5 Ways Allied Travelers can Maintain a Work-Life Balance

It sounds too good to be true: achieving the ideal balance between your work obligations and your personal interests. But a healthy work-life balance doesn’t have to be the holy grail of healthcare professionals. Keep reading for 5 ways PTs and OTs—even those on the road—can attain a better work-life balance.

Allied Healthcare Professionals and Work-Life Balance

As an Allied traveler, you work long hours restoring and supporting the physical health of your patients. But what happens when a busy schedule and heavy workload impair your own health—physically and mentally?

It can be difficult to maintain a healthy work-life balance no matter your job. But healthcare professionals are particularly susceptible to burnout. Although job security is better than ever, the increasing demand for healthcare means work is abundant and patient volumes are skyrocketing.

I’m a PT myself, and I know how easy it is to allow the stress of being overworked and dissatisfied to affect one’s personal life. No matter where you are in your career—whether you’ve just started travel therapy or you’re several seasons in—it’s never too late to value and fight for a better work-life balance.

The Value of Work-Life Balance

What exactly is work-life balance? Essentially, it’s the tug between two domains in life, the work side and the personal side. Although this line blurs for many people, in therapists it generally boils down to what you do for your patients or your clinic versus what you do for yourself, your family, and anything else that matters to you.

You can think of it as an allocation of resources, where your time, attention, and priority are the cream of the crop. Ideally, your job and your personal pursuits will receive equal allocations of your resources. When things are balanced, the demands of work won’t eclipse your desire to spend time with your partner, meet up with friends, or pursue a hobby you enjoy, for example.

Work-life balance is reportedly a primary priority of US employees, second only to compensation. Even a workplace’s health benefits take a backseat to how well the job allows for proper work-life balance, either through flexible scheduling, time-off benefits, maternity/paternity leave, and other such allowances.

It’s no wonder employees value work-life balance—it can reap rewards in both domains. When work isn’t wringing you dry, you’ll experience higher satisfaction, less stress, and less anxiety in your personal life. And, in a positive feedback loop, less stress means better health overall, which will make you more likely to stay with your job.


5 Ways to Establish a Better Work-Life Balance

You don’t have to quit or retire to enjoy the benefits of a better work-life balance. Below are 5 strategies for ensuring your work life and your personal life can coexist without making you crazy.

  1. Travel!

Just because you work as an Allied traveler doesn’t mean you’ve spent much time as a tourist. In between hospital shifts, patient visits, and documentation writing, you might miss getting to enjoy the sights, sounds, and tastes of your new city.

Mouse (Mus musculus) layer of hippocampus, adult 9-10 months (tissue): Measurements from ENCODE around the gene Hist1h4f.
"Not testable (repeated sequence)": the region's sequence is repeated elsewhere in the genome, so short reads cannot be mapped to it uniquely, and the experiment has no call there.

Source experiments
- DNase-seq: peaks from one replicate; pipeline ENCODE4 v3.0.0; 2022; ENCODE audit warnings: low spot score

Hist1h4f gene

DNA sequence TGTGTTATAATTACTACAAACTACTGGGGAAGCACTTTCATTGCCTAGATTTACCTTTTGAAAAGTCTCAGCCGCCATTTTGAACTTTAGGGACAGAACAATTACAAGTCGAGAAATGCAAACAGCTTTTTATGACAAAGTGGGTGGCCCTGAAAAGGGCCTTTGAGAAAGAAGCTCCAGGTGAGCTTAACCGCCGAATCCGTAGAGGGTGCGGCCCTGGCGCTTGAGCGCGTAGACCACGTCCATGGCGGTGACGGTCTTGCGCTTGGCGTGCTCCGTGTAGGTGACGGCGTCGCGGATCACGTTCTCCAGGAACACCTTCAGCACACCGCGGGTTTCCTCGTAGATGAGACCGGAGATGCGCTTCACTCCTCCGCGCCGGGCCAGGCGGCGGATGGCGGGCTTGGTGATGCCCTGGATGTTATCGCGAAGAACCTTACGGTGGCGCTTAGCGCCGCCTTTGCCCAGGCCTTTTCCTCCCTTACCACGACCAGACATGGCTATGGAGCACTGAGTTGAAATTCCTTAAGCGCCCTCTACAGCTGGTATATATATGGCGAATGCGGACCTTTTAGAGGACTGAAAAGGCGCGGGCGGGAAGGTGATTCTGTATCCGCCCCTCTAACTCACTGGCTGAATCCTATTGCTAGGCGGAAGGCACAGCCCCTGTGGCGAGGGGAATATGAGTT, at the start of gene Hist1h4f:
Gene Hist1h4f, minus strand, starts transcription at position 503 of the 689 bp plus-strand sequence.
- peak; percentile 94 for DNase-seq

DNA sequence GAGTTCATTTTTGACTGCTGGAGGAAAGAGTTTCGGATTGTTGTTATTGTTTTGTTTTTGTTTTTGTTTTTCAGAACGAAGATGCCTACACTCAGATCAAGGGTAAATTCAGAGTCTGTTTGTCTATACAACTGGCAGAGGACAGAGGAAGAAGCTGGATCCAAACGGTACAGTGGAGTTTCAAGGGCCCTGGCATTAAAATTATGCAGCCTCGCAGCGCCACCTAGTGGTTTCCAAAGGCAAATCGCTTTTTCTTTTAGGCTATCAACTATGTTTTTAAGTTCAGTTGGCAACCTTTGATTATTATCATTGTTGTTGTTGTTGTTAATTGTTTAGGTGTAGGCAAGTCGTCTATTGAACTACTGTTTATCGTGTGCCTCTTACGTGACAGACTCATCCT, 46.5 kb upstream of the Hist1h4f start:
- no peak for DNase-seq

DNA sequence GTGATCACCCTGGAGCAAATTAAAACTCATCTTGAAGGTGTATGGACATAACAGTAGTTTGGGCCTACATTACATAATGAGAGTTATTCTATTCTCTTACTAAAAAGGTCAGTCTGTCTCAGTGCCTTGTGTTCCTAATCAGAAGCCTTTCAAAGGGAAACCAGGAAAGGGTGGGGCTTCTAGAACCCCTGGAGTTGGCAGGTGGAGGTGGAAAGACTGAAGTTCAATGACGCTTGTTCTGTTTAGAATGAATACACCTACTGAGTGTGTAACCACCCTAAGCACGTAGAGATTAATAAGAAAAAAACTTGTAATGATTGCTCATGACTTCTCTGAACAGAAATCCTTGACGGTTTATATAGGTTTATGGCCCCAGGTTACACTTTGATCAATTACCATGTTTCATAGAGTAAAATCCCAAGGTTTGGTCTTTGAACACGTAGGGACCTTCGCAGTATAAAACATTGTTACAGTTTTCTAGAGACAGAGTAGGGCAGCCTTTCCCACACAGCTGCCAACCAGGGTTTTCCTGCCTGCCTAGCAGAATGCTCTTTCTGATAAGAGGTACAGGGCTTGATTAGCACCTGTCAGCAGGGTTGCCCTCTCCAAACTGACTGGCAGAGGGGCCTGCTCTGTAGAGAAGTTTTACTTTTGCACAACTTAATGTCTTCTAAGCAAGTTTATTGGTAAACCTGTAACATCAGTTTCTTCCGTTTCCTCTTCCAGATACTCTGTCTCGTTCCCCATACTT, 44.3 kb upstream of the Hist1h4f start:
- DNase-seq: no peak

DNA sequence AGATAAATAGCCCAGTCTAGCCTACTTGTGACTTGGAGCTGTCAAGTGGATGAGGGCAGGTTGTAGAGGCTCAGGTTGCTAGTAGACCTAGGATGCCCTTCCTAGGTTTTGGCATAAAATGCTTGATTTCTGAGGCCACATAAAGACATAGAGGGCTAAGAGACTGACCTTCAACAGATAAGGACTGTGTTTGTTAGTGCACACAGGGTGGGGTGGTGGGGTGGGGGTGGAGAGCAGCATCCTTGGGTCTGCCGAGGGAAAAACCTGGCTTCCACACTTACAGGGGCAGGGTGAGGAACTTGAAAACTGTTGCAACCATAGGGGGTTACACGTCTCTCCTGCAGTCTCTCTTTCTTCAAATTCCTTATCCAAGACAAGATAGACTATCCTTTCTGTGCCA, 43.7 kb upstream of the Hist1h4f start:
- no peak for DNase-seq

For a traveler, one way you can try to strike a better work-life balance is to fit in more traveling. It’s the low-hanging fruit of lifestyle changes; why, you’ve already uprooted yourself from your home base—why not take a day trip or a mini-vacation while you’re at it?

Importantly, voluntary traveling doesn’t need to be a big, stressful occasion that warrants multiple vacation days. Even a day trip to the other side of town, an overnight in the historical district, or an afternoon at the beach can give you some needed time away from work.

If you haven’t already, make a bucket list of places you want to visit or activities you want to do while you’re in your new city. It’ll be easier to hold yourself to this list and prioritize time for yourself if you’ve already done the hard work of choosing where you want to go.

  1. Pick up a hobby

Research supports the notion that picking up a hobby can help you balance work pressure more easily. In fact, participating in leisure activities or “hobbies” is correlated with higher work satisfaction and improved physical and psychological well-being.

What kind of leisure activities are we talking about? Many kinds—the more varied, the better, in fact. Studies show you can help reduce the effects of workplace stress by engaging in multiple types of leisure activities, from social outings and exercise to personal quiet time and hobbying.

It’s not always easy to add another activity—let alone multiple—to an already-full plate. But you can reap the benefits of hobbies by making time for them each week. Maybe you set aside a couple of hours each weekend for crafting or woodworking. Other activities can be peppered throughout your day—such as spending 15 minutes reading on your lunch break or meeting a friend for dinner instead of Netflix.

  1. Find ways to make your work more efficient

One of the reasons work stress can get so out of balance is from working harder than necessary to accomplish everyday tasks. I know when I started working as a PT, I was spending copious amounts of time, stress, and mental energy to complete my documentation every day. It was a work task that I often had to bring home with me—further upsetting my work-life balance.